1950 First Microwave Power Meter
The 430A, first HP Power Meter was introduced in 1948 and appeared in the 1950 catalog page 50. Its description occupied the full edition of the May 1950 Hewlett-Packard Journal. This first generation of power meter used a self-balancing bridge and an audio voltmeter.
An external bolometer was connected to one arm of the bridge as a non-linear resistor. Two models of bolometer mount were available for this first product: The 475A, was useable from 300 to 1000 Megacycles, and the 475B from 1000 to 4000 Mc.
The HP 430B Power Meter
And 476A Broadband Bolometer Mount
Wide Band No Tuning
A great improvement in ease of use was introduced in 1951 with the 430B Power Meter and the 476A first broadband bolometer mount.
The 476A covered in one range from 10 Mc to 1000 Mc without any tuning. The 430B, 476A combination gave for the first time a tool to measure power level from 0.1 to 10 milliwatts in the RF, VHF and UHF ranges with direct 50 Ohms load match to the signal source under test.
The same Hewlett Packard Journal, dated March-April 1951, also introduced a complete set of waveguide bolometer mounts to extend the 430B upper frequency coverage up to the 12,400 Megacycles microwave region.
The HP 430C Microwave Power Meter
The 1955 430C Power Meter
The 430C introduced in the March 1955 Hewlett Packard Journal didn't widely improve the power meter performance but it was a necessary adjustment of the compatibility of the measurement device with the many new type of power probes found not only in the Hewlett Packard catalog but also from some other microwave components providers like SPERRY or NARDA.
Many new measuring heads could be found on the market in 1955. They could be bolometers or thermistors, positive or negative temperature coefficient and may have had 100 or 200 Ohms operating resistance. The 430C offered a way to match all these various characteristics in a single instrument with full scale reading of 0.1 to 10 milliwatts also calibrated in dBm to give continuous reading from -20 to +10 dBm.
Rather than in the power meter performance, the major 1955 improvement was in the 477A coaxial thermistor mount which covered the frequency range of 10 mc to 10 kmc. This made the combination of the 430C and 477A the first occurrence of an instrument capable of measuring the power level of a signal from RF to Microwave without any connector change or any manual tuning.
The result was a considerable gain of time in production testing and calibration, and a considerable reduction of measurement errors.
Measuring Higher Power
The 434A Calorimetric Power Meter was introduced in the August, 1958 Hewlett-Packard Journal as "An Automatic DC to X-Band Power Meter for the Medium Power Range".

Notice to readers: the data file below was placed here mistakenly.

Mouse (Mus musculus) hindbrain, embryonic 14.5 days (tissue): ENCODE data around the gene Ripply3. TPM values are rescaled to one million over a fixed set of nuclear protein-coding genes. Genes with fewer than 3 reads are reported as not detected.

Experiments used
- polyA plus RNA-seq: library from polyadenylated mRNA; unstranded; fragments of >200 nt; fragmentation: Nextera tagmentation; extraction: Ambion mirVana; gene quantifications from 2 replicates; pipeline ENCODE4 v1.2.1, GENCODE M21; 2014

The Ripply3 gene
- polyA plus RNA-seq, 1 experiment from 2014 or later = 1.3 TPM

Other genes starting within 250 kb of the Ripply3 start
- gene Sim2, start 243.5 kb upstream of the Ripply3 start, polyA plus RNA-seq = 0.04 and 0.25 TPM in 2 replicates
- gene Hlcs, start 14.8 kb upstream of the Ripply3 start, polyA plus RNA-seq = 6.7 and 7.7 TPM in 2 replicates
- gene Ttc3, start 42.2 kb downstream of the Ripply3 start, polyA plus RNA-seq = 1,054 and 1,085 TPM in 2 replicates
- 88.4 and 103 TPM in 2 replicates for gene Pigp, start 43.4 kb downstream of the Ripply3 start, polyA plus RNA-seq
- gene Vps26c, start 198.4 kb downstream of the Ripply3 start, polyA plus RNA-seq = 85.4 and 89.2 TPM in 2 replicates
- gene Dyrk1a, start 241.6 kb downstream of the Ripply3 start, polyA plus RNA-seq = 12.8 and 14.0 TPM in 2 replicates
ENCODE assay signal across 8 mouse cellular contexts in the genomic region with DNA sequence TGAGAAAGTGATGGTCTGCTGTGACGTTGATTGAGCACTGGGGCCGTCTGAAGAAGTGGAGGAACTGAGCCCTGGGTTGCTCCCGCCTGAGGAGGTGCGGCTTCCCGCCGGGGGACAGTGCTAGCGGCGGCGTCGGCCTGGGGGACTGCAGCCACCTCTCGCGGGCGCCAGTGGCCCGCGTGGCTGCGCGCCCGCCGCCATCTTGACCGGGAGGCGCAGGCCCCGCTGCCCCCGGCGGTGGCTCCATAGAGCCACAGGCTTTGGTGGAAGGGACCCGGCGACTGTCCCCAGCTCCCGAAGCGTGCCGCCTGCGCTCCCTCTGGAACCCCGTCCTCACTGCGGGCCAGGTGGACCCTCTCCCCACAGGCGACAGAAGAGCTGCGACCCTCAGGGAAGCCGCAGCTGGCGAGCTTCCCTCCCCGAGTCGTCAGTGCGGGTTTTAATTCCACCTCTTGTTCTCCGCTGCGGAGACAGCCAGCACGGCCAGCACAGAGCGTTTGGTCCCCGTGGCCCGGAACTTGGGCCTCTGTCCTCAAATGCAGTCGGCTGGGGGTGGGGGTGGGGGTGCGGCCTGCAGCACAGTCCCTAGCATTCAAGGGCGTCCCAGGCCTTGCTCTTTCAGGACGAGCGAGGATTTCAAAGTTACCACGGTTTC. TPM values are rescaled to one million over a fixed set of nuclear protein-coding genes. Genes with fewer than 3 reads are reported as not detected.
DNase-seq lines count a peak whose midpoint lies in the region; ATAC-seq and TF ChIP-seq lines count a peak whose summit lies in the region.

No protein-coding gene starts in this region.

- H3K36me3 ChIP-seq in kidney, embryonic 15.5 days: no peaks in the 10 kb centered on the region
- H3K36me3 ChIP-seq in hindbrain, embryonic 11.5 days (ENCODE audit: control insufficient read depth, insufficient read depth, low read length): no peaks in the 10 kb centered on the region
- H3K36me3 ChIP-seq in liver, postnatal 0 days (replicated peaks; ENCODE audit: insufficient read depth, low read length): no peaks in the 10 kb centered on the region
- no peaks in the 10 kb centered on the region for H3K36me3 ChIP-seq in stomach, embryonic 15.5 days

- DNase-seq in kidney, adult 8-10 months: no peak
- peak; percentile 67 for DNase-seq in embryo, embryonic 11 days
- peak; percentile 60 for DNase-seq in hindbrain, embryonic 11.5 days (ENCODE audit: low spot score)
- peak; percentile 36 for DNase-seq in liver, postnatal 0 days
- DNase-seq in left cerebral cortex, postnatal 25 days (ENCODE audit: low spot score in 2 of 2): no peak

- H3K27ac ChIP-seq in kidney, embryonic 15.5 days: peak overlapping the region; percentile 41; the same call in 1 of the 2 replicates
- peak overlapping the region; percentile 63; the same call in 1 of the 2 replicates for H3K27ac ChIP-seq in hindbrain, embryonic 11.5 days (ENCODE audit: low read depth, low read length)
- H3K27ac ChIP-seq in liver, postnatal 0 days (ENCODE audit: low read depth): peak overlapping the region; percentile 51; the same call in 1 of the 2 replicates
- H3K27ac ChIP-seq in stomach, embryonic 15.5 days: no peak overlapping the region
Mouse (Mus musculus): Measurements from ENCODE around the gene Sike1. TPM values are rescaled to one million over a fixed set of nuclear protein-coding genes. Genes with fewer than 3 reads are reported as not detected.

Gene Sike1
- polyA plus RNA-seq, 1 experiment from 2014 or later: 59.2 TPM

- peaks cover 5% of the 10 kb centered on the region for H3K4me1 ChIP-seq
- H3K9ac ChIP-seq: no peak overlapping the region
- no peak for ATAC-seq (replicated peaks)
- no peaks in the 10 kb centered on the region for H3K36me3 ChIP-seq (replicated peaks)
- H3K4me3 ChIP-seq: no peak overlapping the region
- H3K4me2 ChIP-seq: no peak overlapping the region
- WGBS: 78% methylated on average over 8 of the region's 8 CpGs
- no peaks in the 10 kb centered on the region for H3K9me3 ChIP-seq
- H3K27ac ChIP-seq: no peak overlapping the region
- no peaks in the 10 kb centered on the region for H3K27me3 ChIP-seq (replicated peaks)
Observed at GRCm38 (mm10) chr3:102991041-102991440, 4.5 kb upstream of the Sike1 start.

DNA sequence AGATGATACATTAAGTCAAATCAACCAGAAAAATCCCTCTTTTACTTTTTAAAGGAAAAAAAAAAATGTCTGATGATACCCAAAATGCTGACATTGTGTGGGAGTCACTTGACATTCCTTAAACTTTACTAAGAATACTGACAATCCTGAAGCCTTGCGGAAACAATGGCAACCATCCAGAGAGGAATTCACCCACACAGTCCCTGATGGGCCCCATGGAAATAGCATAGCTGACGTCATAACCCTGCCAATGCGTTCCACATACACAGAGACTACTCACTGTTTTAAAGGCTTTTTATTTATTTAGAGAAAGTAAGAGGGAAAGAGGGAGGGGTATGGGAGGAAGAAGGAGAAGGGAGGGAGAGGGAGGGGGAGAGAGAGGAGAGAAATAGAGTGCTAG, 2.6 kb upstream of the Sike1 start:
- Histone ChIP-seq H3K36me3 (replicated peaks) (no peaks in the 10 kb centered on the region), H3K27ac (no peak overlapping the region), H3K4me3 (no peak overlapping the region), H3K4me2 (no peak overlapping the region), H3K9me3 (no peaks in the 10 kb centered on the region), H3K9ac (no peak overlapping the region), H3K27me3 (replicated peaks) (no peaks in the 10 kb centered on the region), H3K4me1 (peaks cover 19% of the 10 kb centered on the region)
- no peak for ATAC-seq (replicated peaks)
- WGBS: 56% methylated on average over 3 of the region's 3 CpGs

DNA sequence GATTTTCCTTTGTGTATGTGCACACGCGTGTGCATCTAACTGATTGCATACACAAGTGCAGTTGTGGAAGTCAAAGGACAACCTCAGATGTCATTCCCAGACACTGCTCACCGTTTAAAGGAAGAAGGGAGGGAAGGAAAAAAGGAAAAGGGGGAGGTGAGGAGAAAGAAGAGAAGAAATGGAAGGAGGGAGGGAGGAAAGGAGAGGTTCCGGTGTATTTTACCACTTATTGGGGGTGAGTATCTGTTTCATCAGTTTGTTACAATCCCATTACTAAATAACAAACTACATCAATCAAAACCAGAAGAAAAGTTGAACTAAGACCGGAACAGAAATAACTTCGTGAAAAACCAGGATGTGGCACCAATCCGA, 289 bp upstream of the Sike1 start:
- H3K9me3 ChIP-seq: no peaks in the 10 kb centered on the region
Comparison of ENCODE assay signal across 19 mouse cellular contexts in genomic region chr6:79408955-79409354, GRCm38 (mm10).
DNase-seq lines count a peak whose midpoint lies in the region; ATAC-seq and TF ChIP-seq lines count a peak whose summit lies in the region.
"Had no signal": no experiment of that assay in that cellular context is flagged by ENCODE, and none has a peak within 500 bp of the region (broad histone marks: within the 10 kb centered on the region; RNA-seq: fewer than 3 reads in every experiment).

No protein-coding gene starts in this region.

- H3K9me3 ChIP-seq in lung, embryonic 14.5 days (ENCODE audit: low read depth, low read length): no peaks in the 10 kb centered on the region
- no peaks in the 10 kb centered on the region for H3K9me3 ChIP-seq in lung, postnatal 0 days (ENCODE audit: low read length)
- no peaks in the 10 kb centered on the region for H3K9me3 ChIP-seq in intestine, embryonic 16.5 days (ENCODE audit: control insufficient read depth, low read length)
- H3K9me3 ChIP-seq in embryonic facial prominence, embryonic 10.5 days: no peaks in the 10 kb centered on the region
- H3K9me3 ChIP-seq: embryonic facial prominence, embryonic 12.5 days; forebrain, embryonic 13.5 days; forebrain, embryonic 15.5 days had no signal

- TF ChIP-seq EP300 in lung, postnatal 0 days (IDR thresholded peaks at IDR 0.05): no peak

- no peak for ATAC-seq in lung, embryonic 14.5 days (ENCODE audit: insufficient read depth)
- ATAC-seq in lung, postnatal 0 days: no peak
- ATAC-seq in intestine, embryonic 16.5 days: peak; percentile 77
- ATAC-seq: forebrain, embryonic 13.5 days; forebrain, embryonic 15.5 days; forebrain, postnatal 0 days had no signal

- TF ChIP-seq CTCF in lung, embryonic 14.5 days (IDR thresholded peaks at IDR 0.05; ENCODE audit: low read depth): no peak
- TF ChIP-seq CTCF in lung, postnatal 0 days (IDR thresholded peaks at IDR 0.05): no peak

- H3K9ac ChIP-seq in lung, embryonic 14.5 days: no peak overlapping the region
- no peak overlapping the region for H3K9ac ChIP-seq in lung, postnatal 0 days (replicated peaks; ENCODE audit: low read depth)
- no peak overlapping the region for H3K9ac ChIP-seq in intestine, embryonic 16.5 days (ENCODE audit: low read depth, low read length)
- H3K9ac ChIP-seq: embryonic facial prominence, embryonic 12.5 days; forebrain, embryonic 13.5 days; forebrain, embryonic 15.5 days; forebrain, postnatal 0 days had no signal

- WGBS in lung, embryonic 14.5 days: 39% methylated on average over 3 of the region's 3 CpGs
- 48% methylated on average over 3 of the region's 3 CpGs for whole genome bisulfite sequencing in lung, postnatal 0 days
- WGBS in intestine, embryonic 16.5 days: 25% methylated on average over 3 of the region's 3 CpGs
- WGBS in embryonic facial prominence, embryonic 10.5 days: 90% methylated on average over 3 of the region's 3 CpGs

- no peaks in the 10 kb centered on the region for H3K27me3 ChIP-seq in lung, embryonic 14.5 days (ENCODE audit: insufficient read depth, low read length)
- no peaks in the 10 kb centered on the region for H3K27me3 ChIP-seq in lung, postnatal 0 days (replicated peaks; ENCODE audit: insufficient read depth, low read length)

To measure high-frequency power in the range above the low milliwatt region where direct bolometric methods reach a limit, it has been usual practice to retain the basic bolometric method but to reduce the power actually measured by a known amount with attenuators and directional couplers. Although this approach provides useful information, a direct method is fundamentally more desirable, since it would avoid the inconvenience of cascading several components into a measuring setup and would also avoid the errors that additional components introduce into the measurement.
Such a direct approach is achieved by a new power meter that automatically measures average power in the range from 10 milliwatts to 10 watts. The instrument is useful to at least 12 kilomegacycles and is also capable of use down to dc if desired. It can be used to measure any of the common forms of power such as ordinary amplitude-modulated, pulsed ac, pulsed video, and dc. In distinction to methods where the rf load is built into a special external mount, the new instrument contains an internal 50-ohm load which acts as the rf termination and is provided with a type N coaxial connector on the panel.
Detail of HP 434A Front Panel
Showing OIL LEVEL and OIL FLOW Indicators
The Plumber's Nightmare
A very short and clear explanation of the 434A Calorimeter principle of operation is given by John Minck in his "Inside HP narrative"
The HP 434A was a miniature plumbers' nightmare. To dissipate the incoming 10 watt signal, a flowing silicone oil stream was envisioned. Further, to provide an insensitivity to temperature changes and outside environments, a balanced arrangement was used. The same oil stream flowed past the microwave resistor that handled dc to 12.4 GHz signals and proceeded to a temperature sensor. Then after a heat exchanger it went on to another termination resistor and temperature sensor, that accepted only a balancing dc power. By supplying the dc power in proportion to the unbalance in two temp-sensors in a single oil path, a measurement of the dc power equaled the microwave power.
It worked great and the dc substitution made it quite accurate. It had little drift, which was a considerable problem on the previous HP 430/478 power bridge technology. The idea of measuring medium power directly without resort to couplers or pads appealed to engineers. The product was a commercial success.